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Managing public facilities

To understand why St. Petersburg needed to change the management of its two premier public entertainment halls, one need not blame Russ Cline and Associates for the facilities' poor performance. One need only listen to City Council chairman Robert Stewart, who said, two days before Cline stepped down, that: "I'm frustrated in dealing with the management firm and its litany of reasons and excuses for not performing. It's very frustrating, and it's expensive to taxpayers and the city."

What Stewart wanted, and the public demands, is direct accountability. Allowing a private company to run a public facility doesn't always provide that.

Cline's departure presents Mayor David Fischer with an opportunity to define his own administrative approach. Will Fischer take responsibility himself, or does he want to parcel it out to a private manager?

Private management companies can indeed bring national expertise and connections with the entertainment industry, as did Cline, but the record is mixed. In St. Petersburg itself, private management of the Florida Suncoast Dome and the Bayfront Center has been less than inspiring. The Dome has not attracted a single major concert in the past 11 months, and the Bayfront Center _ even after a $25-million remake _ has attracted sparse bookings.

At least in the interim, city administrators say they are going to take over the job. That's a sensible approach. The city needs time to sort out the lessons from its contract with Cline. It also needs to keep its options open for management of the Dome in case the city lands a baseball team.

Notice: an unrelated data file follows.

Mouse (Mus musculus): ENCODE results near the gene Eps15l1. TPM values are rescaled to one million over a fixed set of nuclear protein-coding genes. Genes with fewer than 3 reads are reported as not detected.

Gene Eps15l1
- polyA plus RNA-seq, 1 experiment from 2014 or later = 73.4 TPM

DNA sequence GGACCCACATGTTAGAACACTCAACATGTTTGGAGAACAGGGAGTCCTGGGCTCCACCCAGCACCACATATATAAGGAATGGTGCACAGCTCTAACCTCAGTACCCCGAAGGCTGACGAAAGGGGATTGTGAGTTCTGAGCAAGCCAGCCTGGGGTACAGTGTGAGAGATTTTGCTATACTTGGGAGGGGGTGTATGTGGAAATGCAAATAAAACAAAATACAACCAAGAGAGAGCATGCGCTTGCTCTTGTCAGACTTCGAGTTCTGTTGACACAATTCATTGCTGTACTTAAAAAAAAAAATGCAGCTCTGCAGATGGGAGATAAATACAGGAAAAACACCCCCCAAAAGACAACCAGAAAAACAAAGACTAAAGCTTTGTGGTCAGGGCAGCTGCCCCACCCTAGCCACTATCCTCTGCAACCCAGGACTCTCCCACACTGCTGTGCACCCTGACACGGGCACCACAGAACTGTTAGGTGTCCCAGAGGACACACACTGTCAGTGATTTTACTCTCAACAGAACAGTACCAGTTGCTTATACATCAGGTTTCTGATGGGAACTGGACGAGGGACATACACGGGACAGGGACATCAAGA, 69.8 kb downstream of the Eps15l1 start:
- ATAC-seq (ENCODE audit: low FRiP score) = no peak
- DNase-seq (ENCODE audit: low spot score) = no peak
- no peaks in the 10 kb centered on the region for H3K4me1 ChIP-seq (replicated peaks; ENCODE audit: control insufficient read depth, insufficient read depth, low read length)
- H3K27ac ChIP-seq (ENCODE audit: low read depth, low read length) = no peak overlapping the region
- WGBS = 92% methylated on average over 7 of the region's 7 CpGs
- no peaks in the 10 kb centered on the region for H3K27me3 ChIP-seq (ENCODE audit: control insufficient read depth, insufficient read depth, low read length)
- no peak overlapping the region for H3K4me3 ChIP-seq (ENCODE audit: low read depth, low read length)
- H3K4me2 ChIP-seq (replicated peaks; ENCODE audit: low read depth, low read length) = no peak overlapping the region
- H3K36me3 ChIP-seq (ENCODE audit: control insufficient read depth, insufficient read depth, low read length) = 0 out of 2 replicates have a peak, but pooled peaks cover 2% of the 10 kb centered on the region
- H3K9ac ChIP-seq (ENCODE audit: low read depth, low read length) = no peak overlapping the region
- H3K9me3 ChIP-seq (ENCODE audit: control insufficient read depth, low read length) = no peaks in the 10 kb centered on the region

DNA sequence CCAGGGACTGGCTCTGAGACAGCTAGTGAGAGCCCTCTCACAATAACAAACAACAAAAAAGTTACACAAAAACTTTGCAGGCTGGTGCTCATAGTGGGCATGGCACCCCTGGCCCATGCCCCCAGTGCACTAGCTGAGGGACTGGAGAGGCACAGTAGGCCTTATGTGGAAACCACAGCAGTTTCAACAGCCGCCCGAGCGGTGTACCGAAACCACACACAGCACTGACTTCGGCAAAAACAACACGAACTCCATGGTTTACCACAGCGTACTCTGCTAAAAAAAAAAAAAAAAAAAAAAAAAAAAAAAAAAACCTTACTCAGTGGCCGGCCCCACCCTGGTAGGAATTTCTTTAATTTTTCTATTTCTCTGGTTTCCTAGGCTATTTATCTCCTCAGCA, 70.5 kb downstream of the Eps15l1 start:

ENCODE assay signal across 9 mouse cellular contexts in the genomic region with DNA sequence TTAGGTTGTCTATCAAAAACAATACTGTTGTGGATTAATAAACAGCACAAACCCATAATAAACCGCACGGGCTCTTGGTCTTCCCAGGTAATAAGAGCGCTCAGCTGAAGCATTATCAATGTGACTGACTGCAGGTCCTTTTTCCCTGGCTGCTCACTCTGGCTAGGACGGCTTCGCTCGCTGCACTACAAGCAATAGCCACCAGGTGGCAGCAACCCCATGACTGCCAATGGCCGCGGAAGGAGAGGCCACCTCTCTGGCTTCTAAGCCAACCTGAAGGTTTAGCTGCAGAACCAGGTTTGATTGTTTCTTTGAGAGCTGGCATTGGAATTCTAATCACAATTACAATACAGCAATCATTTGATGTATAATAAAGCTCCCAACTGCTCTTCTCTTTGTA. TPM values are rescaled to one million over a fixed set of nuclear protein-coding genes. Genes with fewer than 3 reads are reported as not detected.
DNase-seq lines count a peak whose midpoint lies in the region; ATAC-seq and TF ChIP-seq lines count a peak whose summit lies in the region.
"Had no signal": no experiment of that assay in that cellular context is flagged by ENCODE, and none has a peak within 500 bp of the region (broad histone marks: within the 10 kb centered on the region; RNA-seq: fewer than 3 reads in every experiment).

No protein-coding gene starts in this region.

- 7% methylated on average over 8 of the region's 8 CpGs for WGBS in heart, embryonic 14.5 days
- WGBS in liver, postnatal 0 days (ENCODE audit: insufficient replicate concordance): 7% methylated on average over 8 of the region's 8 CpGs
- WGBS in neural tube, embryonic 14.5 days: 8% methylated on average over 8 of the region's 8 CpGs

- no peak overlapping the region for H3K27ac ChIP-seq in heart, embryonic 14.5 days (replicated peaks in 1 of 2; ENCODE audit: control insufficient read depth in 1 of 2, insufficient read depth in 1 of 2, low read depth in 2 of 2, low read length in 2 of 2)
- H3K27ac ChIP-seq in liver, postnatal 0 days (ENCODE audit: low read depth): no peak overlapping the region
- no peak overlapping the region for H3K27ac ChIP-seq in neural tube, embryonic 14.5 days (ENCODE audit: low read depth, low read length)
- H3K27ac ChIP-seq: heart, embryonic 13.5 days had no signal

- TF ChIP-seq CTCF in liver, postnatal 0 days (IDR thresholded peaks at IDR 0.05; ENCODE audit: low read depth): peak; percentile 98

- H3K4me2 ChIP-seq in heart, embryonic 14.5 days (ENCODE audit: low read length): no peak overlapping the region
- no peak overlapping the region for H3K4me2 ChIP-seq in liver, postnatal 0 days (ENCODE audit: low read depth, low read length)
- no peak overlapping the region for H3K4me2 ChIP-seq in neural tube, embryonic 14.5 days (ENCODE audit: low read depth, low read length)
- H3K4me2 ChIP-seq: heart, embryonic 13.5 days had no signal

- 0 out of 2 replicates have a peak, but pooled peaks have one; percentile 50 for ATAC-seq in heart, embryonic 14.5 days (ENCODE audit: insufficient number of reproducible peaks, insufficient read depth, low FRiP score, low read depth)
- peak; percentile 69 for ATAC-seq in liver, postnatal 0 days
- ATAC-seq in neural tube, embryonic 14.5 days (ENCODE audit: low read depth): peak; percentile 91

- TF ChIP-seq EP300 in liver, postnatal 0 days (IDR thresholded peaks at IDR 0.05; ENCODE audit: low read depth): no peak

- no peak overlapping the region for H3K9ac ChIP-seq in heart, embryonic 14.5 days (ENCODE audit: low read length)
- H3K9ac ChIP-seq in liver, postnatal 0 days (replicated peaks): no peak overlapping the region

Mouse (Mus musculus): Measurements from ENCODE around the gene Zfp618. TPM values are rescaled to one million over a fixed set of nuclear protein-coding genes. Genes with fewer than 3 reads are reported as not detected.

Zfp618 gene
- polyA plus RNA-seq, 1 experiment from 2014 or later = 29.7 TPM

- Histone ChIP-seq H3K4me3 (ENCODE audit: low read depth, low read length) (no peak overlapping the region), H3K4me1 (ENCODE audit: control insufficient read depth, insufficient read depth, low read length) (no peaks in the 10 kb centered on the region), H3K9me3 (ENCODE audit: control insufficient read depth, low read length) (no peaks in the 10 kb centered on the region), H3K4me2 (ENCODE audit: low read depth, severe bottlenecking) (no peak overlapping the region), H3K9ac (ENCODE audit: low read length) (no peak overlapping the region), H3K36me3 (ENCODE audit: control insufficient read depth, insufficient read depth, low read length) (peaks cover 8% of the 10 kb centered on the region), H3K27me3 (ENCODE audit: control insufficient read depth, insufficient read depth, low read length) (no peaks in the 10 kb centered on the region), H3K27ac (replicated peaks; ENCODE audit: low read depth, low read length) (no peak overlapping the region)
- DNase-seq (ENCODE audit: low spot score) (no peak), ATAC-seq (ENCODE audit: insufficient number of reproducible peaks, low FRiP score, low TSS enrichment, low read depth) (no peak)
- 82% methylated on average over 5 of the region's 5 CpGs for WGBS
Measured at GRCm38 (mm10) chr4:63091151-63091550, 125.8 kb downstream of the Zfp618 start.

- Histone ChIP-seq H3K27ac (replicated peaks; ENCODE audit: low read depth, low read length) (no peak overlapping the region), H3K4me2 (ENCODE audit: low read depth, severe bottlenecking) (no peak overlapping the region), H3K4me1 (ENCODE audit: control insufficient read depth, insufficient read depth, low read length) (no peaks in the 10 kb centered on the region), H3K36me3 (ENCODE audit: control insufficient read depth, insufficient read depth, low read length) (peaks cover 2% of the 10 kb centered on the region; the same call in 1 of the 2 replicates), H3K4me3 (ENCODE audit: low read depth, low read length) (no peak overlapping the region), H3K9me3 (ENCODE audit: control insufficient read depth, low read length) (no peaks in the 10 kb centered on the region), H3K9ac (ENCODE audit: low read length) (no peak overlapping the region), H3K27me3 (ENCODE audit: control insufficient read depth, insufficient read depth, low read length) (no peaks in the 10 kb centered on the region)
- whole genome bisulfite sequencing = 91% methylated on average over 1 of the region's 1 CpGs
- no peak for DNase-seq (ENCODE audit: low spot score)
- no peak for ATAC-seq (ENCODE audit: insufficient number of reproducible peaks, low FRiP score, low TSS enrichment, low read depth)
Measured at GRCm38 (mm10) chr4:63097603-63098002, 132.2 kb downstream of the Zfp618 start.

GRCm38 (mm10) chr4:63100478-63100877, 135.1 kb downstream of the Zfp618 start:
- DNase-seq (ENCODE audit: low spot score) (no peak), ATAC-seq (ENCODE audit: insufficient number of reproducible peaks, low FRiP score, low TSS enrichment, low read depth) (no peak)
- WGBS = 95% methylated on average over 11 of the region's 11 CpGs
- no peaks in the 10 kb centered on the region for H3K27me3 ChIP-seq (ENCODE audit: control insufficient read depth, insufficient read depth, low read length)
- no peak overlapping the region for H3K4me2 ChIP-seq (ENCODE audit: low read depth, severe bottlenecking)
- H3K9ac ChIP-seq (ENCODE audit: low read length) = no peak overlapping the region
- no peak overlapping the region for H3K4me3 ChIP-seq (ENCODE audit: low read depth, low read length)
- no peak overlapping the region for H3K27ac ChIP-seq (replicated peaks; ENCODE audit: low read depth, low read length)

As he examines the long-term options, Fischer should remember that public management of public facilities gives him _ and the public _ more direct control. If Stewart is concerned about marketing, for example, the mayor can quickly move to institute new strategies. If the council needs answers about the subsidies, the mayor will be able to answer directly and forthrightly.

Fischer and the council clearly will want to entertain offers from other dome managers, but there is just as clearly no rush. Public management will keep the city's options open for baseball _ or for future management relationships that are truly promising. And Robert Leighton, the city administrator who will take over responsibility for the Dome and Bayfront Center, makes a compelling point:

"With no concerts this year at the Dome, I don't see how it could get any worse," says Leighton, who has promoted and managed facilities in Long Island, N.Y., and Orlando. "We'll set goals to do better and work as hard as we can to reach them."

That's a worthy start, and one on which Fischer and the public can build.

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